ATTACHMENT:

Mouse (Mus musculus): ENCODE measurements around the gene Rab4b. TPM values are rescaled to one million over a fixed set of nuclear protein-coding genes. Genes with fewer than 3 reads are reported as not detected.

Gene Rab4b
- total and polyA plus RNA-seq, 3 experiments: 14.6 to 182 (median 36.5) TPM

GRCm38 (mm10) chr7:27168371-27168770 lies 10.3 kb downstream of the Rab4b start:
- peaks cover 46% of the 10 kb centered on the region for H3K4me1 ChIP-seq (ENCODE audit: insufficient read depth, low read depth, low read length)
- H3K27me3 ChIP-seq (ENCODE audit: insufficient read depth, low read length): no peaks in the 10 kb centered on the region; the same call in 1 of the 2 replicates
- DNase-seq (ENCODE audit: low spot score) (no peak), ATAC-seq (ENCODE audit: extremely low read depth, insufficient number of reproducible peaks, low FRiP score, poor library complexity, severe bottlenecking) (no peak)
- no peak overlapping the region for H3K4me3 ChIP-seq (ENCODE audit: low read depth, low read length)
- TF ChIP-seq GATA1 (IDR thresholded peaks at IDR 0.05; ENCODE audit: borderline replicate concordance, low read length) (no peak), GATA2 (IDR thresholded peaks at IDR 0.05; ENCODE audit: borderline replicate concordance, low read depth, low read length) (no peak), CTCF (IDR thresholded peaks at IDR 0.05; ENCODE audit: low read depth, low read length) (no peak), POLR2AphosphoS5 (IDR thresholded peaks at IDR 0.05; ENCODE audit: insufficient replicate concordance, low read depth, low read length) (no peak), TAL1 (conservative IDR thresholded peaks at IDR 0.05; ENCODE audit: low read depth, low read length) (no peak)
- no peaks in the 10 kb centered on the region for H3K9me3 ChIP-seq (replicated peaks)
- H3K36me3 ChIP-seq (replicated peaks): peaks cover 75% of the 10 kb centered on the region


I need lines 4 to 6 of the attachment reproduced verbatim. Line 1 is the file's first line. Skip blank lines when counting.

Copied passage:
GRCm38 (mm10) chr7:27168371-27168770 lies 10.3 kb downstream of the Rab4b start:
- peaks cover 46% of the 10 kb centered on the region for H3K4me1 ChIP-seq (ENCODE audit: insufficient read depth, low read depth, low read length)
- H3K27me3 ChIP-seq (ENCODE audit: insufficient read depth, low read length): no peaks in the 10 kb centered on the region; the same call in 1 of the 2 replicates